Published On: Thu, Nov 3rd, 2016

A Technion student team wins the gold medal in the iGEM International Biology competition

This is the third consecutive year that a Technion team has won the gold medal in this competition; The team won the gold medal for developing an innovative chip for the identification of substances using biological means.

   Asif Gil presenting the project to students from other teams Photo Credit: Technion spokesperson's office

 

Flash Lab – an innovative chip for fast, accurate and simple detection of various substances which developed by team of students from Technion-Israel Institute of Technology has won the gold medal in the iGEM international competition held at MIT.

The team received the Gold Medal in the Foundational Advance track, after validating the development and demonstrating the proof of the product’s scientific, practical and ethical feasibility.

This is the third consecutive year that a Technion team has won the gold medal in this competition.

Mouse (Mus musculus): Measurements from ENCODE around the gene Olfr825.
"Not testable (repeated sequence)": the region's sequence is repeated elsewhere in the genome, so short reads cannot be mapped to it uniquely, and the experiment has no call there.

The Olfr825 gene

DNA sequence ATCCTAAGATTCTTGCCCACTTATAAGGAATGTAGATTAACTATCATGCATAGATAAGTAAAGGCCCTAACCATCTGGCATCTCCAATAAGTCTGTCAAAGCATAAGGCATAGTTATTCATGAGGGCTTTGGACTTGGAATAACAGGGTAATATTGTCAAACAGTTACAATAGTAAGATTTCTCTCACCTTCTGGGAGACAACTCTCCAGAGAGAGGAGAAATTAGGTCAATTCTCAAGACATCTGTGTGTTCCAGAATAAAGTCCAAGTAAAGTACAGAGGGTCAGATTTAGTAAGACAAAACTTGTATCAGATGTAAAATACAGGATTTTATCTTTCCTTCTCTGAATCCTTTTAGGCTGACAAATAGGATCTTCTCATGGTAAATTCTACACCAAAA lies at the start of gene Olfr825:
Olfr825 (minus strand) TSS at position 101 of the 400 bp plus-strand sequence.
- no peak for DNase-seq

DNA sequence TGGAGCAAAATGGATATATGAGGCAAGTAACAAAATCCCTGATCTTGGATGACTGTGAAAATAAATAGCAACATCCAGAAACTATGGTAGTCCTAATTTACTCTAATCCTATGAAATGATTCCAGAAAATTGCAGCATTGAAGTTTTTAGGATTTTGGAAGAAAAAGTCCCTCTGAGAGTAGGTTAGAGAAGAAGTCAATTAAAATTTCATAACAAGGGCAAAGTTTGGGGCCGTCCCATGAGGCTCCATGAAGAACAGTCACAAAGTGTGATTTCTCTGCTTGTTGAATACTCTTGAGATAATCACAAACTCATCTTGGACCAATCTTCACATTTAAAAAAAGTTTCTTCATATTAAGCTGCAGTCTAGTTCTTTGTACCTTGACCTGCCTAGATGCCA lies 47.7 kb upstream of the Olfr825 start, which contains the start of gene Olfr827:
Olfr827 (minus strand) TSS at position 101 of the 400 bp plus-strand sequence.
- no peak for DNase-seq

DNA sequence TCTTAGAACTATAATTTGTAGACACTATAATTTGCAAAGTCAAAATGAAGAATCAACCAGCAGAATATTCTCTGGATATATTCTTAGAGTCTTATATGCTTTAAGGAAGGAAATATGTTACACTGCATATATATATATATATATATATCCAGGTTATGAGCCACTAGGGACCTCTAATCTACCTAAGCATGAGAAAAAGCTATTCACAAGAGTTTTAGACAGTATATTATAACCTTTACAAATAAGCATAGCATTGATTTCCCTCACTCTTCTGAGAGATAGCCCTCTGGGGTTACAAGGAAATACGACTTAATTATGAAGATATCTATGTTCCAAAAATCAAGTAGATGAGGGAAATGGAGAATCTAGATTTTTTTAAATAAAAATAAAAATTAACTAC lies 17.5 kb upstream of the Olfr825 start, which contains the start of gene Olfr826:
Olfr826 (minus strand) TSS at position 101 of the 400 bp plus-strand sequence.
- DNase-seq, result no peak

iGEM is an international synthetic biology competition, which aims to develop products based on the creation of new biological systems and their operation in living cells. Contestants must submit a research proposal, carry out an independent study, raise the necessary funding and present their results in the finals.

The gold medal chip is based on chemotaxis – a natural biological process in which bacteria respond to the presence of a specific substance by swiftly moving toward it or away from it, creating clusters of visible bacteria.

Flash Lab is based on the collective movement of E. coli bacteria, located inside the chip, in response to their exposure to a particular substance. The Flash Lab platform is simple to use: All the user need to do is to put the chip in the matter that he wants to test and receives an immediate indication of the presence or absence of a particular substance such as: hormones, pollutants, heavy metals, etc. This chip could also serve as a forensics kit.

 

technion-israel-pakistan   mentoring the first Pakistani team in the history of the competition

 

The participating teams are also evaluated on their contribution to the advancement of science among the general public. In this context, Technion team members initiated various activities such as scientific lectures at pubs and bars and volunteered to participate in science activities for pre-school and kindergarten children in Kiryat Haim, Israel. These activities were initiated by Technion Nobel Laureate Prof. Dan Shechtman.

 

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